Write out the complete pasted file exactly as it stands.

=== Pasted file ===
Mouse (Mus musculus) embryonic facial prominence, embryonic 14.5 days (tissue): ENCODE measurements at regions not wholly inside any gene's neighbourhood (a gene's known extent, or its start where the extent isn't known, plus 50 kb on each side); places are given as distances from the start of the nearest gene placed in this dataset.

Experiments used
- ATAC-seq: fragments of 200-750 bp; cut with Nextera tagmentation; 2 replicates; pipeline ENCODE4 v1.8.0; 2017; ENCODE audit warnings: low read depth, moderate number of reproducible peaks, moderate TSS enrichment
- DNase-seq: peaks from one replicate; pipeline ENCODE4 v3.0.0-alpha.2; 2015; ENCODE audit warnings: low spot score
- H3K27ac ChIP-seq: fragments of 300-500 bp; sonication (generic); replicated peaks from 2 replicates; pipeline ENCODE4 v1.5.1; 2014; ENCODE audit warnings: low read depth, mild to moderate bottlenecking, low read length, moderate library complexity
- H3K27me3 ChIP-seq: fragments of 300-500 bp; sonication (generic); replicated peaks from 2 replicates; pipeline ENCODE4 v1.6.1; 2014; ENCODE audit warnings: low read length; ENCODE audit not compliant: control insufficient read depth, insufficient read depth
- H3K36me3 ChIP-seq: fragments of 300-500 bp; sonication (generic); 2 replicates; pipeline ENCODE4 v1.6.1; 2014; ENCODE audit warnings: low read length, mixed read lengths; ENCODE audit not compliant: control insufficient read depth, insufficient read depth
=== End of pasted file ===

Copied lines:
Mouse (Mus musculus) embryonic facial prominence, embryonic 14.5 days (tissue): ENCODE measurements at regions not wholly inside any gene's neighbourhood (a gene's known extent, or its start where the extent isn't known, plus 50 kb on each side); places are given as distances from the start of the nearest gene placed in this dataset.

Experiments used
- ATAC-seq: fragments of 200-750 bp; cut with Nextera tagmentation; 2 replicates; pipeline ENCODE4 v1.8.0; 2017; ENCODE audit warnings: low read depth, moderate number of reproducible peaks, moderate TSS enrichment
- DNase-seq: peaks from one replicate; pipeline ENCODE4 v3.0.0-alpha.2; 2015; ENCODE audit warnings: low spot score
- H3K27ac ChIP-seq: fragments of 300-500 bp; sonication (generic); replicated peaks from 2 replicates; pipeline ENCODE4 v1.5.1; 2014; ENCODE audit warnings: low read depth, mild to moderate bottlenecking, low read length, moderate library complexity
- H3K27me3 ChIP-seq: fragments of 300-500 bp; sonication (generic); replicated peaks from 2 replicates; pipeline ENCODE4 v1.6.1; 2014; ENCODE audit warnings: low read length; ENCODE audit not compliant: control insufficient read depth, insufficient read depth
- H3K36me3 ChIP-seq: fragments of 300-500 bp; sonication (generic); 2 replicates; pipeline ENCODE4 v1.6.1; 2014; ENCODE audit warnings: low read length, mixed read lengths; ENCODE audit not compliant: control insufficient read depth, insufficient read depth